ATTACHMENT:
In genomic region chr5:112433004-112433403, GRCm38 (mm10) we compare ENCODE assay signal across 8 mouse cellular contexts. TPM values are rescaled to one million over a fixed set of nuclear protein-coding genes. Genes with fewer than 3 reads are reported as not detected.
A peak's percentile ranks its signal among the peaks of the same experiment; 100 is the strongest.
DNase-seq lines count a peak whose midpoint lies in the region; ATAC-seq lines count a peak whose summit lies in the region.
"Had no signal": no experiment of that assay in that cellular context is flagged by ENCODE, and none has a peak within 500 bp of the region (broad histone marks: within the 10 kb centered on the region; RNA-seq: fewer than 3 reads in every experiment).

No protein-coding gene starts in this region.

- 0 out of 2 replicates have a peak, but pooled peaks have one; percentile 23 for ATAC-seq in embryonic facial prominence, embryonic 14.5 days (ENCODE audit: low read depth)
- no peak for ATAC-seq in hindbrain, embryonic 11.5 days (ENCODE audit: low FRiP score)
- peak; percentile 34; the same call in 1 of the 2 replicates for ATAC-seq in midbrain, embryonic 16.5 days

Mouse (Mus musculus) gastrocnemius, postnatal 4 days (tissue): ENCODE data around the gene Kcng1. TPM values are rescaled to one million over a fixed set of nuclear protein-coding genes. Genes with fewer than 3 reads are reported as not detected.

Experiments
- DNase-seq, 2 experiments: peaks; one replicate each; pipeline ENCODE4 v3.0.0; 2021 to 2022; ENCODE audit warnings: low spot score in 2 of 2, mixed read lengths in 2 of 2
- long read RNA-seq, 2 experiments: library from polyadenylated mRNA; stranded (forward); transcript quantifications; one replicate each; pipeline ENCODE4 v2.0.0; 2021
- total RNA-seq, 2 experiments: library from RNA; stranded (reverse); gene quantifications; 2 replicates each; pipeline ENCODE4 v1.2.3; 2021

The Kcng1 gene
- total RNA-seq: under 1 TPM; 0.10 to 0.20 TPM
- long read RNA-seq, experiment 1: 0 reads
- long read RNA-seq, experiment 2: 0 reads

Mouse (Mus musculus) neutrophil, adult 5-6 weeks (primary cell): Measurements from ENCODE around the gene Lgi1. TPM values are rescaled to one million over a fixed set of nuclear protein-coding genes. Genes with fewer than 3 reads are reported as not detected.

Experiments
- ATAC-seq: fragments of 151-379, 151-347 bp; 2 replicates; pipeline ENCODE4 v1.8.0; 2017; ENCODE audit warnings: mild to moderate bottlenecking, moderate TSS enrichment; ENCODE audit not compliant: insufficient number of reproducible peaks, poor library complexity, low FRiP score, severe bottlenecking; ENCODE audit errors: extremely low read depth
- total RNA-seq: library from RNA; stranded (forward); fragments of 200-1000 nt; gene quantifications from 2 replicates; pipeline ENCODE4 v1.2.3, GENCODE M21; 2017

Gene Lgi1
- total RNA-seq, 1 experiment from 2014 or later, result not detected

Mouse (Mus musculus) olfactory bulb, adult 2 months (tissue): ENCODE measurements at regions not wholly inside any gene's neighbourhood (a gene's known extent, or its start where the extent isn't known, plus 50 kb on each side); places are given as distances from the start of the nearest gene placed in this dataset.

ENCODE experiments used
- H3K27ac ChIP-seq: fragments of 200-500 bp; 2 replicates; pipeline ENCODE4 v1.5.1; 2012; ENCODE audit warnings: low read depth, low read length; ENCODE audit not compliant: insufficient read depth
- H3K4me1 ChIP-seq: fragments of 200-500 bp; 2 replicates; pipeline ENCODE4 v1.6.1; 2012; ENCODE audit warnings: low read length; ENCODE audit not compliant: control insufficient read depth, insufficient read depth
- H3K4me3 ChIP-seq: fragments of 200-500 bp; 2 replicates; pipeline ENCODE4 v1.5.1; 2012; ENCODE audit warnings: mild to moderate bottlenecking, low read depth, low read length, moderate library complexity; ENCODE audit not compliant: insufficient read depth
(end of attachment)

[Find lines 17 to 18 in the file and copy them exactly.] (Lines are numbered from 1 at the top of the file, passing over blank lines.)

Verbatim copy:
- long read RNA-seq, experiment 2: 0 reads

Mouse (Mus musculus) neutrophil, adult 5-6 weeks (primary cell): Measurements from ENCODE around the gene Lgi1. TPM values are rescaled to one million over a fixed set of nuclear protein-coding genes. Genes with fewer than 3 reads are reported as not detected.